A sudden upturn in the frequency of disturbances in the Israeli-occupied West Bank has led to growing concern by Israeli military authorities and moderate Palestinians that the new year could usher in more violence just as peace negotiations reach a critical stage.

Each side blames the other for igniting the clashes that have swept through the West Bank after a period of relative calm through the summer and fall.

Officials at the military governor's headquarters here say that the recent wave of disturbances is just the prelude to a campaign by extremist Palestinian political leaders -- guided by the Palestine Liberation Organization -- to provoke Israeli Army occupation units into harsh reprisals. The Army's response, it is felt, would provide a rallying point for ideologically diverse Palestinians, while at the same time generating empathy abroad for their nationalist cause.

Sources in the military said several radical West Bank mayors and members of a nationalist group called the National Guidance Committee met secretly last week in East Jerusalem and decided to concentrate on promoting demonstrations against Jewish civilian settlements and expropriation of Arab-owned land.

Those popular issues, it was said, were picked as targets over the Camp David peace accords and the proposed West Bank autonomy plan because they would obligate even the most moderate Palestinians to support the protests.

Palestinian leaders say the clashes have been instigated by the military command to dissipate growing Arab unity in the West Bank and Gaza Strip and have been calculated to dispirit the autiautomomy movement. The goal of the Israeli government, the West Bank political figures say, is to impose limited self-rule, stifling Arab dissent against it.

West Bank Arabs also complain that the Army has been helped by ultranationalist Israeli civilian settlers who have formed vigilante squads to raid Arab villages in reprisal for rock-throwing attacks on Jewish-owned vehicles.

Whether by conspiracy or by chance, the pattern of unrest and tension is unmistakable. Some examples:

An official of Bir Zeit University in Rammallah walks into an afternoon Arab tea party in East Jerusalem and, to the astonishment of the guests, throws a bagful of expended tear-gas connisters and rifle cartridge casings onto the floor. In excited tones, he describes one of two violent clashes at the Arab university between militant students and Israeli soldiers, in which 13 students were arrested.

The mayor of the village of Halhoul, near Hebron, confides to foreign reporters that he is afraid for his life because of reports that Israeli civilian vigilantes have vowed to kill him. His only protection, Mayor Mohammed Milhem says, is to make the threat public. Earlier in the week, in retribution for stone-throwing by Halhoul teen-agers, Israeli ultranationalists burst into a village store and beat up the owner and a local Moslem religious Leader.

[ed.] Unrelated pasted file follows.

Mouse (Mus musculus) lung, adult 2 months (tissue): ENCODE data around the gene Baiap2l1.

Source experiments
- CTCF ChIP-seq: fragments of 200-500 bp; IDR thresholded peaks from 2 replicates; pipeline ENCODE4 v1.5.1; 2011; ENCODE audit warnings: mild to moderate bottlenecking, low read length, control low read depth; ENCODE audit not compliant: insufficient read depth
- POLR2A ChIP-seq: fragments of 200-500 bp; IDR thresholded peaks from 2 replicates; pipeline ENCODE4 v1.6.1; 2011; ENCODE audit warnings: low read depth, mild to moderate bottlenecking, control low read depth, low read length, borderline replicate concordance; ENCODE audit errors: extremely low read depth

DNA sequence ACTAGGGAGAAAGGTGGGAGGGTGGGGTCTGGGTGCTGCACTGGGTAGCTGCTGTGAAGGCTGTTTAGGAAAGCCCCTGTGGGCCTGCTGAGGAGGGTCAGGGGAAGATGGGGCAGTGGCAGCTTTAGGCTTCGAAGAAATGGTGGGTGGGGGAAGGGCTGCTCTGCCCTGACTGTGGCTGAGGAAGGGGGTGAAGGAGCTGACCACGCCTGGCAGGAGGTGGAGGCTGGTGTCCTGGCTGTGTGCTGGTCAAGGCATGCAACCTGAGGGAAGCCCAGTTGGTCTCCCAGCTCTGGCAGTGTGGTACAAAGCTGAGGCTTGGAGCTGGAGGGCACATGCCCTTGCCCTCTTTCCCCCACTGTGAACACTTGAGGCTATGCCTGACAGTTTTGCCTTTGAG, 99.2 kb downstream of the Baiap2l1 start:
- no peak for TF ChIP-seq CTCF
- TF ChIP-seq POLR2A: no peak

After youths from the Jalazoun refugee camp, north of here, showered rocks at Israeli schoolchildren passing in a bus, injuring two a group of armed settlers from Shiloh enter a girls' school and smash windows and laboratory equipment. Several days later, after another rock-throwing incident, the settlers return to the school and abduct a student, taking her to the military headquarters for questioning.

Security forces fire tear gas and warning shots in Beit Ummar to break up a symbolic funeral procession of a thousand Arabs mourning a locally born PLO official who was assassinated in Cyprus. The gunshots ring out after tires are burned and rocks are thrown by Beit Ummar youths.

The renewed violence actually appears to stem from a collision of complex political crosscurrents building up for months, according to a composite of opinions obtained in interviews with Palestinian and Israeli sources.

The arrest of Nablus Mayor Bassam Shaka last month on since-disproved charges of advocating terrorism led sharply divided political factions in the West Bank and Gaza Strip to begin to pull together, a process that accelerated when Israel retreated under internal and world pressure and released Shaka from prison.

Self-confident and euphorie, the Palestinian leaders have been celebrating their victory with banquets, receptions and meetings, some of which have been flagrantly in violation of the military government's ban on unauthorized political rallies.

Initially intended as self-congratulatory social events, these meetings have become increasingly strident in their opposition to the occupation and the nationalistic message has not been lost on the youthful ears of thousands of Palestinian students who traditionally have been in the vanguard of demonstrations against military rule.

Paralleling that exuberant surge has been growing frustration within the military government over the much-heralded Arab victory. The Israelis show uncertainty and even divisions within the chain of command over where to draw the line on West Bank political activities.

In an apparent effort to undermine the new-found political alliance between West Bank and Gaza Strip, leaders, the government ordered a ban of travel by Gaza Mayor Rahid Shawa.

But there has been less decisiveness over the question of unauthorized political meetings, reportedly because some military officials want them all prohibited and others would like to see them tolerated as long as they do not become seditious.